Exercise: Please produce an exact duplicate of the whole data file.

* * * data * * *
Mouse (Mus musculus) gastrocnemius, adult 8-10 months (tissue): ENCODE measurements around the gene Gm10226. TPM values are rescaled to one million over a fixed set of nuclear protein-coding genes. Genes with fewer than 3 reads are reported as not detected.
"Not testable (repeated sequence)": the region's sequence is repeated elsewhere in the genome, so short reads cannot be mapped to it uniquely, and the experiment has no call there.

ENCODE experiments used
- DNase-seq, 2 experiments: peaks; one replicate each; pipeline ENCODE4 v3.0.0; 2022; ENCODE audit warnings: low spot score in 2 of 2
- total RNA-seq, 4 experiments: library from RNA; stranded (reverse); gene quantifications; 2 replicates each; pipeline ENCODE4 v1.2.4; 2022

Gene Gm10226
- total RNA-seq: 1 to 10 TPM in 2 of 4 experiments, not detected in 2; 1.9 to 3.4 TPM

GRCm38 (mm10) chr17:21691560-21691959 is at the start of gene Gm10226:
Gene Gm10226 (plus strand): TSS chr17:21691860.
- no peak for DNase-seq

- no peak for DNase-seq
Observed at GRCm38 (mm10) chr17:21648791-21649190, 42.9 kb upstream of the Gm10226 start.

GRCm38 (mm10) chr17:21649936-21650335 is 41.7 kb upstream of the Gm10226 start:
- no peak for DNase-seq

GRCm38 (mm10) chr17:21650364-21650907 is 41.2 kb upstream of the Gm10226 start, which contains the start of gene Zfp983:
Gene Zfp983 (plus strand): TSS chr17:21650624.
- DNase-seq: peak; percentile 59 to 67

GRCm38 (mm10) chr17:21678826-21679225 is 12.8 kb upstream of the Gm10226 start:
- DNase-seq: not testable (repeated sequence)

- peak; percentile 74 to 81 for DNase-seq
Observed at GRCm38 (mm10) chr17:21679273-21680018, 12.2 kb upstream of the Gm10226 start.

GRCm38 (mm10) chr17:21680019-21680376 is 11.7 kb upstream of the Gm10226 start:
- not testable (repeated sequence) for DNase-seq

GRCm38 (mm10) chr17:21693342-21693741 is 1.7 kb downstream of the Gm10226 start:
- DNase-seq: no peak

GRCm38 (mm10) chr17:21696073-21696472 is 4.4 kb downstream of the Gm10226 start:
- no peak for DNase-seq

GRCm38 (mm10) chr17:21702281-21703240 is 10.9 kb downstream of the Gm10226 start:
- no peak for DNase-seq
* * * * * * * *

Mouse (Mus musculus) gastrocnemius, adult 8-10 months (tissue): ENCODE measurements around the gene Gm10226. TPM values are rescaled to one million over a fixed set of nuclear protein-coding genes. Genes with fewer than 3 reads are reported as not detected.
"Not testable (repeated sequence)": the region's sequence is repeated elsewhere in the genome, so short reads cannot be mapped to it uniquely, and the experiment has no call there.

ENCODE experiments used
- DNase-seq, 2 experiments: peaks; one replicate each; pipeline ENCODE4 v3.0.0; 2022; ENCODE audit warnings: low spot score in 2 of 2
- total RNA-seq, 4 experiments: library from RNA; stranded (reverse); gene quantifications; 2 replicates each; pipeline ENCODE4 v1.2.4; 2022

Gene Gm10226
- total RNA-seq: 1 to 10 TPM in 2 of 4 experiments, not detected in 2; 1.9 to 3.4 TPM

GRCm38 (mm10) chr17:21691560-21691959 is at the start of gene Gm10226:
Gene Gm10226 (plus strand): TSS chr17:21691860.
- no peak for DNase-seq

- no peak for DNase-seq
Observed at GRCm38 (mm10) chr17:21648791-21649190, 42.9 kb upstream of the Gm10226 start.

GRCm38 (mm10) chr17:21649936-21650335 is 41.7 kb upstream of the Gm10226 start:
- no peak for DNase-seq

GRCm38 (mm10) chr17:21650364-21650907 is 41.2 kb upstream of the Gm10226 start, which contains the start of gene Zfp983:
Gene Zfp983 (plus strand): TSS chr17:21650624.
- DNase-seq: peak; percentile 59 to 67

GRCm38 (mm10) chr17:21678826-21679225 is 12.8 kb upstream of the Gm10226 start:
- DNase-seq: not testable (repeated sequence)

- peak; percentile 74 to 81 for DNase-seq
Observed at GRCm38 (mm10) chr17:21679273-21680018, 12.2 kb upstream of the Gm10226 start.

GRCm38 (mm10) chr17:21680019-21680376 is 11.7 kb upstream of the Gm10226 start:
- not testable (repeated sequence) for DNase-seq

GRCm38 (mm10) chr17:21693342-21693741 is 1.7 kb downstream of the Gm10226 start:
- DNase-seq: no peak

GRCm38 (mm10) chr17:21696073-21696472 is 4.4 kb downstream of the Gm10226 start:
- no peak for DNase-seq

GRCm38 (mm10) chr17:21702281-21703240 is 10.9 kb downstream of the Gm10226 start:
- no peak for DNase-seq